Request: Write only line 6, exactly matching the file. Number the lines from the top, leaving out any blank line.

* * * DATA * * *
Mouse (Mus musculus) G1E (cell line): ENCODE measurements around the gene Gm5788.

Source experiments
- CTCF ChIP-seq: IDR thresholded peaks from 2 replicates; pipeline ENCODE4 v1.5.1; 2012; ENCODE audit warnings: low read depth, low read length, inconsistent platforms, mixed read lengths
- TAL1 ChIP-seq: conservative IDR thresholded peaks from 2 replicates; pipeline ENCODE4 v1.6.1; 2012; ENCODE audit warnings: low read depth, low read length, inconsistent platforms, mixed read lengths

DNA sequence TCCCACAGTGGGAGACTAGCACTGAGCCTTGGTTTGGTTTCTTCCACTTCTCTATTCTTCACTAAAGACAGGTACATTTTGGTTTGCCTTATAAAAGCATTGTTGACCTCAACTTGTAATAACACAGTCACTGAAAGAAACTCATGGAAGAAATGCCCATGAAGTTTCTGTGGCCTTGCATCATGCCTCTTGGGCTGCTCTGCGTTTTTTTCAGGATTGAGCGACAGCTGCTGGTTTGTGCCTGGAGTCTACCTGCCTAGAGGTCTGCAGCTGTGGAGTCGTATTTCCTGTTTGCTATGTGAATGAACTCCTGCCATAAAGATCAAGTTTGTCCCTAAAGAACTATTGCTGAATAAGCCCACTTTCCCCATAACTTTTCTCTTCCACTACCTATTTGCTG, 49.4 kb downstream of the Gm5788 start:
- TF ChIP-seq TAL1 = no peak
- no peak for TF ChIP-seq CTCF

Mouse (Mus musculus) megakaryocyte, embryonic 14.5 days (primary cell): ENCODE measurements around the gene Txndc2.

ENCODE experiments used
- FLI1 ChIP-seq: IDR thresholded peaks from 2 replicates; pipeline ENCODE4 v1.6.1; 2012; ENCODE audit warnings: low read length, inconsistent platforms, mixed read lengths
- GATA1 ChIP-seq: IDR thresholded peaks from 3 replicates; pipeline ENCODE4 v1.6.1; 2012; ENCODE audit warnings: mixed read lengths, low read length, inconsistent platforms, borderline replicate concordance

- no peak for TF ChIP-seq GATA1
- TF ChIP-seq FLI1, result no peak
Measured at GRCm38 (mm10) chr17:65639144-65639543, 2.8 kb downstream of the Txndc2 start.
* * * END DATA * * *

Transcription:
- TF ChIP-seq TAL1 = no peak